Mount Cook Sports & Outdoors

  • View from Sealy Tarns
    View from Sealy Tarns
    by DSwede
  • Mueller Hut in the Ice Fields
    Mueller Hut in the Ice Fields
    by DSwede
  • View from Kea Point
    View from Kea Point
    by DSwede

Best Rated Sports & Outdoors in Mount Cook

  • rozehill's Profile Photo

    Flights, hikes, horserides or skiing!!

    by rozehill Written May 15, 2003

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    Ski Boards

    Flightseeing over the mountains and glaciers is a very accessible thrill for all but many will prefer a closer connection with these wonders. Cross-country and downhill skiing, guided climbing, hiking, horse riding, camping, golf or mountain biking are just a few of the options for those who wish to take in some alpine air.

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  • DSwede's Profile Photo

    Kea Point

    by DSwede Updated Jan 16, 2012

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    View from Kea Point

    One of the more popular "short" hikes is up to Kea Point. From the Hermitage it may take 30~50 minutes depending on your fitness, each way. From the camping area is may take 20~35 minutes. The trail is well groomed and easy to walk, but there are still many rocks and is not entirely flat.

    In the entire path, you may only climb about 100m vertically, but will still get your exercise. At the end of the path, there will be a nice lookout where you can see the glacial moraine lake at the bottom and its respective moraine wall of rock debris. Off in the distance over the light blue water, you'll see Mount Cook.

    Another short path is Governor's Bush which is about 45 minutes round trip, mostly under the canopy of trees. This trail starts just below the gasoline pump station, below the Hermitage.

    Equipment: Good traction footwear is recommended. Water, hat and sunscreen are too.

    Related to:
    • Backpacking
    • Hiking and Walking
    • Budget Travel

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    Sealy Tarns

    by DSwede Written Jan 16, 2012

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    View from Sealy Tarns

    There are two trails in Mount Cook which will take you to two different "tarns" which are small alpine lakes.

    The lower trail which is "Red Tarns" is still a very steep climb of 45~70 minutes, but does not offer as nice of views.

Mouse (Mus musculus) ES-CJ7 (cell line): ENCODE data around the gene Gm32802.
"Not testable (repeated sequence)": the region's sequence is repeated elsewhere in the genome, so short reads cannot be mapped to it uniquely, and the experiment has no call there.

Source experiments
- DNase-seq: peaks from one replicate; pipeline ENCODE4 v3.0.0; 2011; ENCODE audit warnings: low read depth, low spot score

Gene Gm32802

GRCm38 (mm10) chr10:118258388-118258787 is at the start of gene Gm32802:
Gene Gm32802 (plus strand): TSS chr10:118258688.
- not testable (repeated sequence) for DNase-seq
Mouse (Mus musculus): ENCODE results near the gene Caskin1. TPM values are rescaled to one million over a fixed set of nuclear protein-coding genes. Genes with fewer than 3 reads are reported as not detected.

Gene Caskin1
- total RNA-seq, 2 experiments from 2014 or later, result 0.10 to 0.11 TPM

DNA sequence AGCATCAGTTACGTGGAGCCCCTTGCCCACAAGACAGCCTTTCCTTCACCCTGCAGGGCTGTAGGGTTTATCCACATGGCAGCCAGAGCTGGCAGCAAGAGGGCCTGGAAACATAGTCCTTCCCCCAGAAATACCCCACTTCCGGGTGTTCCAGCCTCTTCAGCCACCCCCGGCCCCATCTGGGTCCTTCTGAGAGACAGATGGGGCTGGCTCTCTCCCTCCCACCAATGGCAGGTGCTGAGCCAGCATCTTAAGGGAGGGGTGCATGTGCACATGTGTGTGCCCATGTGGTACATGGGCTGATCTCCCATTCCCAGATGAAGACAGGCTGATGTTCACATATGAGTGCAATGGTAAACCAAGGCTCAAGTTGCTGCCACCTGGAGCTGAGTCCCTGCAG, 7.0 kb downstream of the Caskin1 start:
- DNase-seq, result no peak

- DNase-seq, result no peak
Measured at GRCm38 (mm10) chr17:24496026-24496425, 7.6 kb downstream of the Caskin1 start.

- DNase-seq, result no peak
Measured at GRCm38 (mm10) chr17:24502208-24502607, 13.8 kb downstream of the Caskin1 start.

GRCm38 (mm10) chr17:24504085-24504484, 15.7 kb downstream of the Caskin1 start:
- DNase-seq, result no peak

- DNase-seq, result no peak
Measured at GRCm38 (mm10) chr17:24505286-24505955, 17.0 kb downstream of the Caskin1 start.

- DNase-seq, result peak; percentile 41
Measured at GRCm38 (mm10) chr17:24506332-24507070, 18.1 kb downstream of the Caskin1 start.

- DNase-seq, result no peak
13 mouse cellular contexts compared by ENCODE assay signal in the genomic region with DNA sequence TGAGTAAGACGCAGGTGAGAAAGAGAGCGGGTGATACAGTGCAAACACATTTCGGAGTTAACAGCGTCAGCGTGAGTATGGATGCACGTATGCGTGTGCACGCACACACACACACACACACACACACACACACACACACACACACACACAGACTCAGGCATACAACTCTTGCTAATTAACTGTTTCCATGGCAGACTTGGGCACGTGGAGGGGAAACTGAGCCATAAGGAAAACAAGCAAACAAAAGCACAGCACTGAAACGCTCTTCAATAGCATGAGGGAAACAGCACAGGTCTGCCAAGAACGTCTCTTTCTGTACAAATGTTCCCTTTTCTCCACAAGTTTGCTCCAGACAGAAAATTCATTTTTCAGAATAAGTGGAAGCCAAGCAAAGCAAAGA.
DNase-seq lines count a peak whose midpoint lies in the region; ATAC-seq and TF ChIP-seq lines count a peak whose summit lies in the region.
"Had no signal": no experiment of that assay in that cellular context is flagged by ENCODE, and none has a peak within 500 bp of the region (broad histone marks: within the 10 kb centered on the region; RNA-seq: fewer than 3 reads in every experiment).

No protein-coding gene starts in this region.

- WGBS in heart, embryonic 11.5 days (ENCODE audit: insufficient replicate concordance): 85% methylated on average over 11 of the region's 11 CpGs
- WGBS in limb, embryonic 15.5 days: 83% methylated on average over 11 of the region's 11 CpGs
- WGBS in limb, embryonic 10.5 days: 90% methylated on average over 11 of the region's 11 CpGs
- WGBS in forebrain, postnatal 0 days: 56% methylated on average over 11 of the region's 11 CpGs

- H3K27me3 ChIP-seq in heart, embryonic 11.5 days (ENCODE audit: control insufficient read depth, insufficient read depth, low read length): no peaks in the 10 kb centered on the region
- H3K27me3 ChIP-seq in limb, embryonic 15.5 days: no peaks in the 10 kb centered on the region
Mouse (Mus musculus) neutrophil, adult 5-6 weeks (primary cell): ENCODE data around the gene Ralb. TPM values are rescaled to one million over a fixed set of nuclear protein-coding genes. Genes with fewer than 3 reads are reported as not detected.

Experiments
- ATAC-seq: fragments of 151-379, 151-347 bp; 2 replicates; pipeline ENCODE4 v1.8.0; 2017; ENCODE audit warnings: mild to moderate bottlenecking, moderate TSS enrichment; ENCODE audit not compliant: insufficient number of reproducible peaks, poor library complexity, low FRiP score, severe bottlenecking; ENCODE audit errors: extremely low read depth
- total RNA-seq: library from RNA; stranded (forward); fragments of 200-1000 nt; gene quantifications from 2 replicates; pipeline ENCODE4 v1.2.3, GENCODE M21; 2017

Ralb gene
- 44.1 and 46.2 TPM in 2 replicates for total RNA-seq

Sealy Tarns, which is accessed off of the Kea Point trail is a steep and physically demanding trail which will be about 1.5~2 hours each way. Once your at the sign post for the Tarns, there will be a small one to both your left and right. From either of these small ponds, you'll have great views and the perfect place for a picnic lunch.

    If the weather is nice, you can take a quick dip in the cool water and refresh yourself. The water may be slightly colored, but it will not stain.

    Equipment: Good traction footwear is recommended. Water, hat and sunscreen are too.

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    • Hiking and Walking
    • Backpacking

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  • DSwede's Profile Photo

    Muller Hut

    by DSwede Written Jan 16, 2012
    Mueller Hut in the Ice Fields

    One of the most physical of the trails in the park is the 6~7 hour round trip up to Mueller Hut. This trail follows the Sealy Tarns trail and continues where those taking their picnic lunches at the Tarns stop. From that junction, it is still another very physical 1.5+ hours up.

    There are some sections with loose rocks and the trail is marked with posts. There are also several snow/ice patches that will be present all year long. After you pass the Sealy Tarns, there are no trees to protect you from the sun or the weather, so plan accordingly.

    Many people choose to hike up, spend the night at the hut and hike down the next morning. Spaces are limited, but the hut has very nice furnishings considering you're at the top of the Alps.

    Equipment: Good traction footwear is recommended. Water, hat and sunscreen are highly recommended. A jacket too since weather can change rapidly.

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    • Backpacking
    • Hiking and Walking

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    Hooker Trail

    by DSwede Written Jan 16, 2012
    View of Hooker Lake and Glacier

    One of the more popular "long" hikes is up to Hooker Lake at the base of Hooker Glacier. From the Hermitage it may take 1.5~2 hour minutes depending on your fitness, each way. The trail is well groomed and easy to walk, but there are still many rocks and is not entirely flat. Once you get to Hooker Lake, there will be large rocks you will have to navigate and possibly some water you will have to cross.

    In the entire path, you may only climb about 200m vertically, which makes it one of the less strenuous of the long hikes in Mount Cook. At the end of the path, you'll find yourself looking directly over the length of Hooker Lake, at the calving end of the glacier with Mount Cook straight ahead. You can walk along the side of the lake as far as you want, but be careful since rock slides and avalanches are possible.

    It is a good place for a picnic and a swim if you like the cold water.

    Equipment: Good traction footwear is recommended. Water, hat and sunscreen are too.

    Related to:
    • Budget Travel
    • Backpacking
    • Hiking and Walking

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Mount Cook Sports & Outdoors

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